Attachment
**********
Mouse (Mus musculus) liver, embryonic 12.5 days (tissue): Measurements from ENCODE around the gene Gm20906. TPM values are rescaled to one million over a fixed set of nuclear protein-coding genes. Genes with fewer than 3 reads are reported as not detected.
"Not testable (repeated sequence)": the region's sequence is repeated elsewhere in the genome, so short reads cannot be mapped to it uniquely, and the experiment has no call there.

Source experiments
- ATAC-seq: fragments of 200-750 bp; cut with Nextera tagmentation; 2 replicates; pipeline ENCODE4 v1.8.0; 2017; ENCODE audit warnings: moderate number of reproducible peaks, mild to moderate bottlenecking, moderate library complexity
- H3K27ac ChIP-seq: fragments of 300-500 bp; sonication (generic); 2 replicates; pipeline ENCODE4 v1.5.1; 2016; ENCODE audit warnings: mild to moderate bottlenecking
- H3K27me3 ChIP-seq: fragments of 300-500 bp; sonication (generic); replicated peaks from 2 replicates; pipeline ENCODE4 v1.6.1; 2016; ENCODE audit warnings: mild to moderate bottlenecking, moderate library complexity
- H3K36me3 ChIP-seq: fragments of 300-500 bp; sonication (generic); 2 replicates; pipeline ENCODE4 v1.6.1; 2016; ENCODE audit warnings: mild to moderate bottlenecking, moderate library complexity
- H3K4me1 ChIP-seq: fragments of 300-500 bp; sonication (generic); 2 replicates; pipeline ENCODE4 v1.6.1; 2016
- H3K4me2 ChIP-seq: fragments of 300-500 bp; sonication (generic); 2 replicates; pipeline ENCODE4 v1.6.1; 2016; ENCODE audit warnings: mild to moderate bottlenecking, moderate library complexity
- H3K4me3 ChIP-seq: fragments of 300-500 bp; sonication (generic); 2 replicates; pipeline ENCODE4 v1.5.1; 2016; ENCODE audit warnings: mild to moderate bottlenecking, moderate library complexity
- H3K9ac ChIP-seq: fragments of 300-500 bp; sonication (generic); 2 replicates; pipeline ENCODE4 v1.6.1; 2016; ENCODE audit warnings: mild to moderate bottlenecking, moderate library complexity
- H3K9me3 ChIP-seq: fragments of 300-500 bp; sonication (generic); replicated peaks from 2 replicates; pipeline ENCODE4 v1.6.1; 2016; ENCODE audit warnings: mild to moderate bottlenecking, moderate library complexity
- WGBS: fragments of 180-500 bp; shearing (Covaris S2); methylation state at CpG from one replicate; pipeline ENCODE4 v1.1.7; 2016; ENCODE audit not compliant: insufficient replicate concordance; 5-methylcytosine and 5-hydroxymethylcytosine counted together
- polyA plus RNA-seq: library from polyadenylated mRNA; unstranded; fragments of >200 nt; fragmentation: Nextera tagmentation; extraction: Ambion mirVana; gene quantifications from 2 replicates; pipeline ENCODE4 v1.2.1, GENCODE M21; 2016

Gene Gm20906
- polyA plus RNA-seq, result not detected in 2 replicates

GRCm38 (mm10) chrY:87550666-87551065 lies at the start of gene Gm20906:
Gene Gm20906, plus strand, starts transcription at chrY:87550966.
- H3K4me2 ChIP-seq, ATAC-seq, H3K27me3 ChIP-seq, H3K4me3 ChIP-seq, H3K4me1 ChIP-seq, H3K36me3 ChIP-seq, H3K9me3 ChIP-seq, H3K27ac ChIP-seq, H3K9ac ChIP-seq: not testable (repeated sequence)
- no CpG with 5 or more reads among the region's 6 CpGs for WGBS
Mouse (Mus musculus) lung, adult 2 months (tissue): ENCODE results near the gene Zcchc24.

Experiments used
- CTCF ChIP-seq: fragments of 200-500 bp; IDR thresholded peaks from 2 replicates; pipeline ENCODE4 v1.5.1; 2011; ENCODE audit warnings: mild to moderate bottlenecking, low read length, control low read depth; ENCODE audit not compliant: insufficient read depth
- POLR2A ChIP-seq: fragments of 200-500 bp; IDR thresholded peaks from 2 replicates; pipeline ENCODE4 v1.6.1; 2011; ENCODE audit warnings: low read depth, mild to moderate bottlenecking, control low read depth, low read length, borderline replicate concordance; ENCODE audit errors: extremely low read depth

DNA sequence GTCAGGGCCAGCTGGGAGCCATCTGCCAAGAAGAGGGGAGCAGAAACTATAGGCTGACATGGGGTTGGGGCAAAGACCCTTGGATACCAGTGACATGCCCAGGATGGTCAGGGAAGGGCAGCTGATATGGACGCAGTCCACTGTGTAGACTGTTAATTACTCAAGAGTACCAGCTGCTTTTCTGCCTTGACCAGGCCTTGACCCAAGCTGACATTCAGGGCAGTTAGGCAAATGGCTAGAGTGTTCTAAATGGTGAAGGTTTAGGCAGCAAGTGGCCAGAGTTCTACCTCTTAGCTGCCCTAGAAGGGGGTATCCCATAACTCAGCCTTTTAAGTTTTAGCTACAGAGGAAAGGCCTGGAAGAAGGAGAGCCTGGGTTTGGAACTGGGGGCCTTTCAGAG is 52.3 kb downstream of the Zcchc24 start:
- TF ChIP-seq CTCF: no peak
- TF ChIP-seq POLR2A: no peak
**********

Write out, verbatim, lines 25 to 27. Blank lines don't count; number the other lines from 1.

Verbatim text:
DNA sequence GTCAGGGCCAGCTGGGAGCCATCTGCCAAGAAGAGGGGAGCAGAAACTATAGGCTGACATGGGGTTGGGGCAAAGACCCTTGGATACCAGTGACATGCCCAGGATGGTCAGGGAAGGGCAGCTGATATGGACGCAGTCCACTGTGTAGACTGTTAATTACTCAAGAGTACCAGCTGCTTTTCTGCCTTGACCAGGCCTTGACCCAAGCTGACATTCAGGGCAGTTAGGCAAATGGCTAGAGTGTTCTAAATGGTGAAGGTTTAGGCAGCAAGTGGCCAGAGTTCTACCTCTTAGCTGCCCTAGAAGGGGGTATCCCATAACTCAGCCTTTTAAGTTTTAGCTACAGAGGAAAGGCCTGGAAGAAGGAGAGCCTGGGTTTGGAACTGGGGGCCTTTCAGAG is 52.3 kb downstream of the Zcchc24 start:
- TF ChIP-seq CTCF: no peak
- TF ChIP-seq POLR2A: no peak